Mask mandate hypocrite Chicago Mayor Lori Lightfoot attended a basketball game where everyone except her was wearing a mask.
Mask mandate hypocrite Chicago Mayor Lori Lightfoot attended a basketball game where everyone except her was wearing a mask.
Twitter

Why is it being ignored? Because much of its application is nonsensical on its face, so to speak. What possible health benefit is there for wearing a mask from door to the table then taking it off to eat and drink and talk all night? Every one of us knows that 10 seconds of following the hostess to your table is not a potential superspreader event. It’s such performative idiocy.

Meanwhile, CDC guidelines still say if you take a kid across state lines, say on vacation, you have to quarantine for 10 days. Is any parent in the country actually doing this? We should hope not, because it’s insane. Even Fauci the Merciful, who has relented and has now pronounced we can have holiday gatherings, isn’t mentioning this. Because he knows he would look like a fool.

President Joe Biden leaves Washington DC restaurant Fiola Mare without wearing a face mask.
President Joe Biden leaves Washington DC restaurant Fiola Mare without wearing a face mask.
AP Photo/Manuel Balce Ceneta
President Joe Biden and first lady Jill Biden went to Fiola Mare on October 16, 2021 for a date night.
President Joe Biden and first lady Jill Biden went to Fiola Mare on October 16, 2021 for a date night.
REUTERS/Tom Brenner

So why do these absurd rules, that most people don’t follow anyway, and seem to be based on about as much science as Tarot cards, still exist at all? And more importantly, what metrics do we need to hit for them to go away? That’s one query the exultant and high experts will never answer. When it comes to imposing restrictions the science is strict, settled, and exact, when it comes to easing restrictions it’s all a rich tapestry of who really knows.

Enough. When mask mandates made their first appearance in the Spring of 2020 many feared we would wind up wearing them forever. Those people were mocked as alarmists. Well, it’s almost 2022, what gives? Everyone over 12 can get a vaccine that we are promised gives fantastic protection, and young kids continue to only very rarely have significant illness.

People can decide for themselves whether they want to keep wearing masks, if they are high risk or nervous. As for the rest of us, what are we waiting for? We have long passed common sense. We need some answers about how and when these rules will end. And we need them now.

David Marcus is the author of “Charade: The COVID Lies That Crushed A Nation.”

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Cops face questions after missing Alabama woman’s body found in police van

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A missing Alabama woman’s body has been found in an unoccupied police van — prompting questions about her death and how she could go undetected as authorities were searching for her.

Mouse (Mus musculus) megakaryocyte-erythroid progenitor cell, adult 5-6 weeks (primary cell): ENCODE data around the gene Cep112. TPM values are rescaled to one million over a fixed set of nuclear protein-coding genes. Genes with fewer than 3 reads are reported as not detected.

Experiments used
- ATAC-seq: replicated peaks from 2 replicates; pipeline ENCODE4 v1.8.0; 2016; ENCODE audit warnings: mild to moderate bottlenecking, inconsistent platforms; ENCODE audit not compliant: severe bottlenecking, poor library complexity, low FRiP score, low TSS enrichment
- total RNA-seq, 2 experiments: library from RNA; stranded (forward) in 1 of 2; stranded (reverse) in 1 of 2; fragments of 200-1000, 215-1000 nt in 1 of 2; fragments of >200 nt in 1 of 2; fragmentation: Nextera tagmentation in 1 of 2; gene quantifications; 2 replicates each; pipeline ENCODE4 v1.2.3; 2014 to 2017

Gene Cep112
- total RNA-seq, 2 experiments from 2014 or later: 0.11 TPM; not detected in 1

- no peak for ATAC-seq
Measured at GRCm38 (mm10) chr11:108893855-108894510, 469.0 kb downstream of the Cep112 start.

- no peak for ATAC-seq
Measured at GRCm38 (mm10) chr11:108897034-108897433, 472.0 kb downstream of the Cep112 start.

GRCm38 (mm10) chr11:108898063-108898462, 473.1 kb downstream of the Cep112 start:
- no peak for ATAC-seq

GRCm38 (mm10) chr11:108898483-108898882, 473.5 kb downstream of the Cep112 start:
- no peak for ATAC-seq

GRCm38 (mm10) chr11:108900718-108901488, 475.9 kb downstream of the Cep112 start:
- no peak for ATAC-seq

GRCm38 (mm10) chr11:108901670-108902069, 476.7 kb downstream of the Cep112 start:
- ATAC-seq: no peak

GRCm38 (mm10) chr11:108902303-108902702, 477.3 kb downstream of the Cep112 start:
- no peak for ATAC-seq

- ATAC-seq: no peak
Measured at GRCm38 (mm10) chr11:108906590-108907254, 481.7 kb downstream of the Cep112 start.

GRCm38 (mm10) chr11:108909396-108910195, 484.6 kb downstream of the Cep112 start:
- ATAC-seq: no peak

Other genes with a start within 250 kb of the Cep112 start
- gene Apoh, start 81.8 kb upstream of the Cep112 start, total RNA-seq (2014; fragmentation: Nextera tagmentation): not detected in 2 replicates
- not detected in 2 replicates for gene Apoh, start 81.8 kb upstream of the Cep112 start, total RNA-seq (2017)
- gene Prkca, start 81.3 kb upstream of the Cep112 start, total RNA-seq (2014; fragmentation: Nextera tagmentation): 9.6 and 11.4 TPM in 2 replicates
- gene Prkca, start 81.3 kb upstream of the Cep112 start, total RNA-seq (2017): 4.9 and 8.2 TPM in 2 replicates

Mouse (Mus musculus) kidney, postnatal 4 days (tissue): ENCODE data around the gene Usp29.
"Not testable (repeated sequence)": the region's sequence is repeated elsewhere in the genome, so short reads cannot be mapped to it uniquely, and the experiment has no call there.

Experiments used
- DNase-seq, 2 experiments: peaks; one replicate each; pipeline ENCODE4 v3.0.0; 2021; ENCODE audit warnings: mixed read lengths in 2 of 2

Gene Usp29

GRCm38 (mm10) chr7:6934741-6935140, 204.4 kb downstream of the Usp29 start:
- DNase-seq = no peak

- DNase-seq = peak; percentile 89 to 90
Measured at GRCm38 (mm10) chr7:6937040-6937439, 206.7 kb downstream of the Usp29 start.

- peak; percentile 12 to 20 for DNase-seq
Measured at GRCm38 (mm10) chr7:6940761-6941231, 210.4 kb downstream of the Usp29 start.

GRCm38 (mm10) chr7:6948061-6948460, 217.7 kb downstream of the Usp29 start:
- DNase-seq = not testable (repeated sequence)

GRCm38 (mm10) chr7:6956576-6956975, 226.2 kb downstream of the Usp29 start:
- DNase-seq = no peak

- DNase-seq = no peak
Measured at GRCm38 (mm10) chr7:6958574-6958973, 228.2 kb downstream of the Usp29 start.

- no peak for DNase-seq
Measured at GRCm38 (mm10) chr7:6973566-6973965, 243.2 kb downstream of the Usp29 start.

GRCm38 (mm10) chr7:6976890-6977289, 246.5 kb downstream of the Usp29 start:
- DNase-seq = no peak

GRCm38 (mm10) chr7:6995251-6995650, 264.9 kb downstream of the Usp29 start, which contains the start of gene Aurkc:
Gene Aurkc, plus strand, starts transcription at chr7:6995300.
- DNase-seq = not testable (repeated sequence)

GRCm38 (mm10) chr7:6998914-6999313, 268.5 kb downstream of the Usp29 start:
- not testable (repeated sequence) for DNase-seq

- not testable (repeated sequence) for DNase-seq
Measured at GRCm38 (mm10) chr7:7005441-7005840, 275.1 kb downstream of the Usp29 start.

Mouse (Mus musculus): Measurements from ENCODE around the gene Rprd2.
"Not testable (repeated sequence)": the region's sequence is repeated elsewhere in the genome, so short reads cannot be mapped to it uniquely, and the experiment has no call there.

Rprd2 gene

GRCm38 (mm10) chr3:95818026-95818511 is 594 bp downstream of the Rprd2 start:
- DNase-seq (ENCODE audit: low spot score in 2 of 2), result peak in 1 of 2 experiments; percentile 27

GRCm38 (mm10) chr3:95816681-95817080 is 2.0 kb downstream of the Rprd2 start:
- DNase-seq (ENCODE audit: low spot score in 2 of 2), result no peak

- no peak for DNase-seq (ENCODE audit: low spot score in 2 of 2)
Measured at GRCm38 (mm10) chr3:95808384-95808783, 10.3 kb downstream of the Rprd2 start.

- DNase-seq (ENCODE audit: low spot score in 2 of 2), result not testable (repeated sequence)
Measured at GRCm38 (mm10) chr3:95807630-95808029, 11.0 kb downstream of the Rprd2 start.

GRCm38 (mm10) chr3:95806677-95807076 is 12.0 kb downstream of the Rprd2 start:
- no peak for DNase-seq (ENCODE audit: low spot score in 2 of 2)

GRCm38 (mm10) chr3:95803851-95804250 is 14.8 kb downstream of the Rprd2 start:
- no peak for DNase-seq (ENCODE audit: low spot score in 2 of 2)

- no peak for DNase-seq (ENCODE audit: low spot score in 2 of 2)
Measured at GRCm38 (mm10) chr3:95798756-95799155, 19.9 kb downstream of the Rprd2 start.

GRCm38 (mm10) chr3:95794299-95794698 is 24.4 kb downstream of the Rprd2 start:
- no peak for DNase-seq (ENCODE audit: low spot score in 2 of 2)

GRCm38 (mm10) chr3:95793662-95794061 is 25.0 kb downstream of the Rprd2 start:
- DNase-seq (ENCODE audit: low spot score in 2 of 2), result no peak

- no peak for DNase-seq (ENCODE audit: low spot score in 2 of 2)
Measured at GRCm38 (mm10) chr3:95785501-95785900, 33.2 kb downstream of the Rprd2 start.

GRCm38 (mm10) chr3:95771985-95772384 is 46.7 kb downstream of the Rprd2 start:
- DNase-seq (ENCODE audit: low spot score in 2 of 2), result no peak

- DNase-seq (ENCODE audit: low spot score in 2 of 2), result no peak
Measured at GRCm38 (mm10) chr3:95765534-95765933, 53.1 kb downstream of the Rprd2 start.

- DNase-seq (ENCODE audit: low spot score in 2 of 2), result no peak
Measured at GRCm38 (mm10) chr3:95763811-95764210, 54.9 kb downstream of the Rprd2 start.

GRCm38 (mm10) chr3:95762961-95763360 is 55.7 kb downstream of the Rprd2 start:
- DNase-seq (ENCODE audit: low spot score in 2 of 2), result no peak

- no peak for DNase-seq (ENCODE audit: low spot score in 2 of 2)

Christina Nance, 29, was discovered dead in a prisoner transport van Oct. 7, five days after she was reported missing, Deputy Police Chief DeWayne McCarver said.

The vehicle was parked at a public safety complex in Huntsville.

“The officer noticed shoes next to the van and approached, discovering Ms. Nance’s body inside. Windows on the van were observed to be opened and on this type of van they popped outward,” McCarver said on Friday at a press conference, CNN reported.

No cause of death has been determined, but preliminary autopsy results didn’t indicate that there was any foul play or bodily trauma.

“The official cause of death will be ruled by the state medical examiner once additional studies, including toxicology, are complete,” police said.

Police released surveillance footage of a woman believed to be Nance wandering through the parking lot on Sept. 25, then appearing to enter the van.

But her family — who reported her missing on Oct. 2 — said they have their doubts about the footage.

“The video was not clear enough to indicate that that was our sister Christina Nance,” Nance’s sister Whitney Nance told news station WAFF.

Police vehicles.
Police released surveillance footage of a woman believed to be Christina Nance wandering through the parking lot on Sept. 25.
Huntsville Police Dept. Facebook

“It was just very heartbreaking to know that we didn’t get the clarification that we really needed, that we wanted.”

Police have said it’s protocol for the vans to be kept locked.

“It is an accountability issue on our part,” McCarver said. “That should not have happened. And now we have to look at that, and we have to make sure that we have things in place so that does not happen again.”

It’s unclear how Nance went undetected in the busy police parking lot.

“Cars go by, people walk nearby the van. We just wish that she would have hollered out to someone or something, because there were plenty of … what we see as potential opportunities for this to not be a tragedy. And unfortunately, no one was able to realize she was in that van and that was the outcome,” McCarver said.